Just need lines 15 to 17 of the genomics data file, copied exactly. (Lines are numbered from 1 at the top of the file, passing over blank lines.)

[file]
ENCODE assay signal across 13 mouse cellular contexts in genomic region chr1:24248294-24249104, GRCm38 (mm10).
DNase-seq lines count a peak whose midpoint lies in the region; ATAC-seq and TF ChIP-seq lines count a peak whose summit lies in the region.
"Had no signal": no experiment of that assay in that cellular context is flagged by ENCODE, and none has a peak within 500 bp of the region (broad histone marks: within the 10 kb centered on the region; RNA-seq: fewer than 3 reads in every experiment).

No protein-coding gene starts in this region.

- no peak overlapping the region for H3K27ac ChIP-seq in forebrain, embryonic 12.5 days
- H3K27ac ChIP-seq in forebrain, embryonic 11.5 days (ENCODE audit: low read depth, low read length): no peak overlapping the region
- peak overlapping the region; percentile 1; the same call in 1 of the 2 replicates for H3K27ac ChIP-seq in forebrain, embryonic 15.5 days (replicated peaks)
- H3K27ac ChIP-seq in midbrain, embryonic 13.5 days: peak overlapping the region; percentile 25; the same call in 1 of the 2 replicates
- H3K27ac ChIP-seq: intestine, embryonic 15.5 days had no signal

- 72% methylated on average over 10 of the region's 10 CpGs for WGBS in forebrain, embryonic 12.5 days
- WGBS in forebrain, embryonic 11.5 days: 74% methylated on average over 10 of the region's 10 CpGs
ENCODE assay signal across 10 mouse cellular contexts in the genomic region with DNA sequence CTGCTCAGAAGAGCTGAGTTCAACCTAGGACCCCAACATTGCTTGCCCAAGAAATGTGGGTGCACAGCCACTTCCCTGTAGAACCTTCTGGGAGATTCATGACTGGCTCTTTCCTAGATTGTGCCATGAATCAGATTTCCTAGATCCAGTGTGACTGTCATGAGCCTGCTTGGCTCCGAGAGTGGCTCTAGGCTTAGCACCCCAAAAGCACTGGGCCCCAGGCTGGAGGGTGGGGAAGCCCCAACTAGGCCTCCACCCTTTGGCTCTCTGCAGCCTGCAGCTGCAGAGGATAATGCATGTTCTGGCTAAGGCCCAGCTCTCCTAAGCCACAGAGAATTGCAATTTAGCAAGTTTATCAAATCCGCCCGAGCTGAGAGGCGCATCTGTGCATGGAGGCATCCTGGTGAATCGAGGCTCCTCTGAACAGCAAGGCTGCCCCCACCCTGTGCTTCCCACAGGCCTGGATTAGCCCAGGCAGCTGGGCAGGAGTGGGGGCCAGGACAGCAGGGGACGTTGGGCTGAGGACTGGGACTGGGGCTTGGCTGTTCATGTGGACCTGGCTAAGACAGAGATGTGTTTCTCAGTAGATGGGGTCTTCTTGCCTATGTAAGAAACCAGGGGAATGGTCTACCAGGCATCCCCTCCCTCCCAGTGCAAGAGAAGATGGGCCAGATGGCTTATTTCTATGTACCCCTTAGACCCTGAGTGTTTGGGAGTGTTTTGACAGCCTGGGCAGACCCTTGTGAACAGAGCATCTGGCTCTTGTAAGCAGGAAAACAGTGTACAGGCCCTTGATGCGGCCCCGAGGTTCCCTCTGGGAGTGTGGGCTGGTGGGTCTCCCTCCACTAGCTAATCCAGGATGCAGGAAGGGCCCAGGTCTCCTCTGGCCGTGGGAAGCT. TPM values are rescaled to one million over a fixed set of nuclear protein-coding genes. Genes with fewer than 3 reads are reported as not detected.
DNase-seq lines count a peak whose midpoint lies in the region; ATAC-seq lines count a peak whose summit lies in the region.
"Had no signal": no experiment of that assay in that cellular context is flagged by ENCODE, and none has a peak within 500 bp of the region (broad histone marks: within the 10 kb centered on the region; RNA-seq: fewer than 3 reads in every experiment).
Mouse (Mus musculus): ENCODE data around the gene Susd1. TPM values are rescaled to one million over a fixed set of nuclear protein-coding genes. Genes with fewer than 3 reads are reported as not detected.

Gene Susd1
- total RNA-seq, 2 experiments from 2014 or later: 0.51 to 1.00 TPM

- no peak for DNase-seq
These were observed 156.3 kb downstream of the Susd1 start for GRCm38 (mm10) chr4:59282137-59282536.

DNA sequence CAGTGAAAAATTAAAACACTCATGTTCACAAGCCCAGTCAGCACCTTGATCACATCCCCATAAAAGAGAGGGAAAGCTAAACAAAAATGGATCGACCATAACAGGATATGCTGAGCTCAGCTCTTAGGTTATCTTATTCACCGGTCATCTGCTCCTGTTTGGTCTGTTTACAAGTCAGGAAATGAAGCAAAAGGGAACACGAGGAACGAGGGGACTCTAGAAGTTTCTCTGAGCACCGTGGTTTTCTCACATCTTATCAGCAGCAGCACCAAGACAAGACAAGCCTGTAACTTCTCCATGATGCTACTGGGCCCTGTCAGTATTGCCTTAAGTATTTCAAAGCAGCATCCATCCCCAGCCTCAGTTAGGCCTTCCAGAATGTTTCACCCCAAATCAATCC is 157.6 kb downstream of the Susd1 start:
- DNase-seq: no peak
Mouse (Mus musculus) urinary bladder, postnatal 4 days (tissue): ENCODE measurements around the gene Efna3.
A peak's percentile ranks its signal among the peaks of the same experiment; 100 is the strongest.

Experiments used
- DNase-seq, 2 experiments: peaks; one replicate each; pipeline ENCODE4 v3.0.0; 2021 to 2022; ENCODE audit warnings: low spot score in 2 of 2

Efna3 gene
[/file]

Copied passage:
Mouse (Mus musculus): ENCODE data around the gene Susd1. TPM values are rescaled to one million over a fixed set of nuclear protein-coding genes. Genes with fewer than 3 reads are reported as not detected.

Gene Susd1
- total RNA-seq, 2 experiments from 2014 or later: 0.51 to 1.00 TPM